By Lauren Wise
By Troy Farah
By Troy Farah
By Glenn BurnSilver
By Lauren Wise
By Anthony Sandoval
By New Times Staff
By Chris Parker
There're a couple dogs on this album: "Never Run Out of Love" would be more suited to Michael Bolton, and "Ride the Pony" sounds like a bad TV-cop-show theme. But so what? The other cuts are vintage Cheap Trick, as cheesy and pure as rock can get.
The biggest thing Elvis and Cheap Trick have in common? Both have finally made albums worth listening to.--Peter Gilstrap ZZ Top
The last band in the alphabet is back home after a seemingly endless sojourn in FM hell, and ZZ Top wastes no time in getting its big self comfortable with the old, familiar ZZ sound.
"Pincushion," the CD's wonderfully musty opening cut, gleefully sprays around gobs of Billy Gibbons' guitar drool. From there, Gibbons goes on a restless prowl, resurrecting older riffs (Heard It on the X" is heard again) and coming up with new, invigorating squonk.
Gibbons and his bearded buddies also display an encouraging acknowledgment of reality. The aforementioned "Pincushion" touches on drug abuse (they're against it), and "Cover Your Rig" covers condoms (they're for em).
We're not talking bold statements here. But Antenna's sonic growl is statement enough that ZZ Top is finally finished with the disco-driven MTV mush they've been pumping out the last decade or so.
It's nice to have em back.--Ted Simons
Once upon a time, back in the early Seventies, Alex Chilton was in a band called Big Star. The group created a handful of gorgeous, wrenching albums, and nobody really cared. Big Star broke up. Chilton kept recording, though, turning out erratic, largely dull releases that seemed to be the legacy of an artist who was either falling apart or didn't give a shit. Maybe both. By the mid-Eighties, however, pop/punk bands (and millions of "hip" critics) started rediscovering the man and his work--particularly the Big Star stuff--and Chilton, who had been doing things like washing dishes to make a living, transformed into a three-chord icon. Paul Westerberg solidified the legend when he wrote "Alex Chilton" for 1987's Pleased to Meet Me. What the Disney TV theme did for Davy Crockett, the Replacements did for Mr. C.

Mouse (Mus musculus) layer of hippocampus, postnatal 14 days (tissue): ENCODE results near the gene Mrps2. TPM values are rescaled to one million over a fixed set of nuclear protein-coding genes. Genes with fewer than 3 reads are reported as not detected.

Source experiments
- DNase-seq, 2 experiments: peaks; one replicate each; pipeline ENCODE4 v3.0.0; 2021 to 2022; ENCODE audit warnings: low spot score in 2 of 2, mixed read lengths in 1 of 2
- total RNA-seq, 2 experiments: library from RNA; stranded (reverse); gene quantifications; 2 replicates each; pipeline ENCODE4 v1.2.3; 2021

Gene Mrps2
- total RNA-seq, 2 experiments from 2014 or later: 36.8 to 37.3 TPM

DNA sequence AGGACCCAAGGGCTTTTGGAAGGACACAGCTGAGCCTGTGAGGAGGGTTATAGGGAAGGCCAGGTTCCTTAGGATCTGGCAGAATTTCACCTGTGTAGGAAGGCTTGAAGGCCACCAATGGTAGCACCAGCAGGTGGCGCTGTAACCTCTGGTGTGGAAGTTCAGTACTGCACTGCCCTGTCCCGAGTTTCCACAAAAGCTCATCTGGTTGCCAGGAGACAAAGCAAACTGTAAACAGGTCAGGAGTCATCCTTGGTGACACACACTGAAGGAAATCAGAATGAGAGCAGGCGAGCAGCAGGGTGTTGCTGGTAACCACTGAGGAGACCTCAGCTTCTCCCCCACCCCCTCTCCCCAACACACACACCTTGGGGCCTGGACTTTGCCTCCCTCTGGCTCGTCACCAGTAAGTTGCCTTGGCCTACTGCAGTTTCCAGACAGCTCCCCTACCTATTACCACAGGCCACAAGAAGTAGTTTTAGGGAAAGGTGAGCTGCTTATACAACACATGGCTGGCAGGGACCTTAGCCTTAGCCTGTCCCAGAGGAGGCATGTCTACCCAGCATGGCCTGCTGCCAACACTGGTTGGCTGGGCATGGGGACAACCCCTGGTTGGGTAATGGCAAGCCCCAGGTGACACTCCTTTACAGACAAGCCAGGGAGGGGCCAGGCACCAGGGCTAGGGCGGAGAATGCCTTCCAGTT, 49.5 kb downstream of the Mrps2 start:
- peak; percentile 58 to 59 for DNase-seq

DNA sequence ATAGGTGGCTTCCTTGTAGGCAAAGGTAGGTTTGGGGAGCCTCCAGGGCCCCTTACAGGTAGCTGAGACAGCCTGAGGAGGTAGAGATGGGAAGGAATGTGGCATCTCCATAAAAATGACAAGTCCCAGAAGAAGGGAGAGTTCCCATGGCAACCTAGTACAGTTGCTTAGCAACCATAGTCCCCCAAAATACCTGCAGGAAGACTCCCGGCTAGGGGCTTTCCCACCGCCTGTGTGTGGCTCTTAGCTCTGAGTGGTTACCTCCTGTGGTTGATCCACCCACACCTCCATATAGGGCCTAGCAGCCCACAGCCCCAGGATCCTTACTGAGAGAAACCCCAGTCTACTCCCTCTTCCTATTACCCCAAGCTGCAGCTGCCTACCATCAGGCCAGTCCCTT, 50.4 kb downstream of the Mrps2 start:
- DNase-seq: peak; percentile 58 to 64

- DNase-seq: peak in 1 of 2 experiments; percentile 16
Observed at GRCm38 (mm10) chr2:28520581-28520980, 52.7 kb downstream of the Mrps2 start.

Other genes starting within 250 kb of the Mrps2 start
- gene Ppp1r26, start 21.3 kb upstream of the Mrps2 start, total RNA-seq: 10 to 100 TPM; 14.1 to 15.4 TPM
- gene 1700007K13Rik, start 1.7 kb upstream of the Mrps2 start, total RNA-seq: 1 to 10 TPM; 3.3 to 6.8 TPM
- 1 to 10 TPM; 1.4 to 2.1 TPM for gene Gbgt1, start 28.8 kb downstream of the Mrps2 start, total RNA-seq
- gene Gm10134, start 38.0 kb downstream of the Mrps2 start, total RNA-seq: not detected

By this time, though, Alex was into a different thing. He was recording albums of obscure soul songs, Sixties pop and R&B-tinged originals, and folks eager for anything the skinny legend did ate this stuff up. Now it's the mid-Nineties, and--though Westerberg has since said he's sorry he ever wrote "Alex Chilton"--people are still interested in Chilton. Hence the just-reissued Priest/List and Tarts/Sex compilation CDs.
Hence the question, why is anybody still interested?
Face it, nothing on either of these discs can touch the Big Star load; what we have here is a guy with an obnoxious, weak voice singing a bunch of lame, old B-sides, predictable, old A-sides, and novelty originals. What were we thinking ten years ago when this crap came out? Is this supposed to be a tongue-in-cheek joke, or does Chilton think he actually sounds wicked singing "Take It Off," "Make a Little Love" or "B-A-B-Y"? On songs like "Little GTO" and "Volare," the has-been guitarist and his group sound like a bad wedding band.
Stick with the Big Star stuff--or the Box Tops, for that matter--solo Chilton doesn't matter anymore; it's surprising it ever did.--Peter Gilstrap
Rhythm, Country and Blues (MCA)
If the thought of hearing another "duets" album nauseates you more than a replay of "Ebony and Ivory," relax. MCA has paired up its somewhat disparate R&B and country artists for this one, and the results hit the mark more times than you might expect. Al Green and Lyle Lovett turn in the best duet here, a transcendent but funky "Funny How Time Slips Away." Little Richard and Tanya Tucker come in a close second, yelping "Somethin' Else" in what sounds like the same cramped studio where Richard's classic "Keep A-Knockin'" was recorded. Plus, you get the soulful sounds of Sam and Conway; the late Mr. Twitty's last recorded performance is this touching duet of "Rainy Night in Georgia" with Sam Moore.
Low points include "Ain't Nothing Like the Real Thing," in which Vince Gill's thin reading invites unflattering comparisons to Marvin Gaye. And though you can't fault Aaron Neville's delivery, hearing him sing without thinking about the touch and feel of cotton is damned near impossible now.
Things get a little weird when B.B. King stretches out the spoken-word parts to "Patches" as if it were The Iliad, leaving poor George Jones with little to do but contemplate having a drinking problem again.
Way Out Where
The Verlaines once deserved to be mentioned in the same sigh as the best of New Zealand's considerable pop corps--bands like the Bats, the Clean, Look Go Purple and, best of all, the Chills. Those names helped push guitar chords from Down Under to the very top of expressive songcraft.
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